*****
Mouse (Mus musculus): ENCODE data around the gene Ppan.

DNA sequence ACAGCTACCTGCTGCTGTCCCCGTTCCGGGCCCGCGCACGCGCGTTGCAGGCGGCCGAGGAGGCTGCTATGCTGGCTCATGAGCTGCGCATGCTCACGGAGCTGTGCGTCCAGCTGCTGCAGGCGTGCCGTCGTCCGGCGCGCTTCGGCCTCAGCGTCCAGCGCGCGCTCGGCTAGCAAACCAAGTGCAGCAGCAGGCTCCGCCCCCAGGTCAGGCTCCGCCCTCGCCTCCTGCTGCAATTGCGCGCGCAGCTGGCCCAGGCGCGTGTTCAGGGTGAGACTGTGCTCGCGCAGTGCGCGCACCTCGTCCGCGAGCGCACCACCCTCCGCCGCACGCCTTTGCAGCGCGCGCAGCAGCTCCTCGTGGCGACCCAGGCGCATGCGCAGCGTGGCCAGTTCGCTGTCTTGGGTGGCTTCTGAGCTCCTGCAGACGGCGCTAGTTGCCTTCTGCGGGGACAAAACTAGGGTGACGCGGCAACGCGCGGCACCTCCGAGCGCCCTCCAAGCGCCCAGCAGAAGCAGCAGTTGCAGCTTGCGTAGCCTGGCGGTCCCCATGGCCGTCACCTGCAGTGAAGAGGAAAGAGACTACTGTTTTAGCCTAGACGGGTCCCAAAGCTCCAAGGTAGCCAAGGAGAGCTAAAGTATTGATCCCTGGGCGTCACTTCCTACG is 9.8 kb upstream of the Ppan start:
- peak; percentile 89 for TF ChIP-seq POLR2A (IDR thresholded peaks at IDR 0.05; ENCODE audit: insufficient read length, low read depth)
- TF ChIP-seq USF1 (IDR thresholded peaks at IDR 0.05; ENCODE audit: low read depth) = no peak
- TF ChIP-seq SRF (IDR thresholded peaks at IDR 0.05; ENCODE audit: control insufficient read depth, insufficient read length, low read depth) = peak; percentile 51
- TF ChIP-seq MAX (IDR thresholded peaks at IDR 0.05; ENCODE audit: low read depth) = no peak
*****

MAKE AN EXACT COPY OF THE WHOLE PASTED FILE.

Mouse (Mus musculus): ENCODE data around the gene Ppan.

DNA sequence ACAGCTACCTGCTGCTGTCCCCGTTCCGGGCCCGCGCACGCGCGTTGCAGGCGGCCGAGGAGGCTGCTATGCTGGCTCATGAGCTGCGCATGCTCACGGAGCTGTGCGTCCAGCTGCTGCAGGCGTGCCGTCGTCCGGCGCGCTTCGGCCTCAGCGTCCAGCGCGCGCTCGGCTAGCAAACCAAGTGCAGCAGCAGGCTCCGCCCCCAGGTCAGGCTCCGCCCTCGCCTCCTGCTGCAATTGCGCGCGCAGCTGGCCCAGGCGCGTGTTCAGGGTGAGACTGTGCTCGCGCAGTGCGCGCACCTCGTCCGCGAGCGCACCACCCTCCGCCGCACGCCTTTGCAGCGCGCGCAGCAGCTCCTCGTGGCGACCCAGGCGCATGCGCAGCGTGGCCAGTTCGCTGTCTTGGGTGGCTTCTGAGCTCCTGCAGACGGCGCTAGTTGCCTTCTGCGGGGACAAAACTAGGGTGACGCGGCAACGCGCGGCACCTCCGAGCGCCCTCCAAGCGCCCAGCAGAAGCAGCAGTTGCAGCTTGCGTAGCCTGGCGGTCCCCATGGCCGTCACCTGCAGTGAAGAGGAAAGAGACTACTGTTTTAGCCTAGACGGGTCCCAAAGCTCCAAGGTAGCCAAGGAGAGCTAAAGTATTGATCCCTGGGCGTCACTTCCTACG is 9.8 kb upstream of the Ppan start:
- peak; percentile 89 for TF ChIP-seq POLR2A (IDR thresholded peaks at IDR 0.05; ENCODE audit: insufficient read length, low read depth)
- TF ChIP-seq USF1 (IDR thresholded peaks at IDR 0.05; ENCODE audit: low read depth) = no peak
- TF ChIP-seq SRF (IDR thresholded peaks at IDR 0.05; ENCODE audit: control insufficient read depth, insufficient read length, low read depth) = peak; percentile 51
- TF ChIP-seq MAX (IDR thresholded peaks at IDR 0.05; ENCODE audit: low read depth) = no peak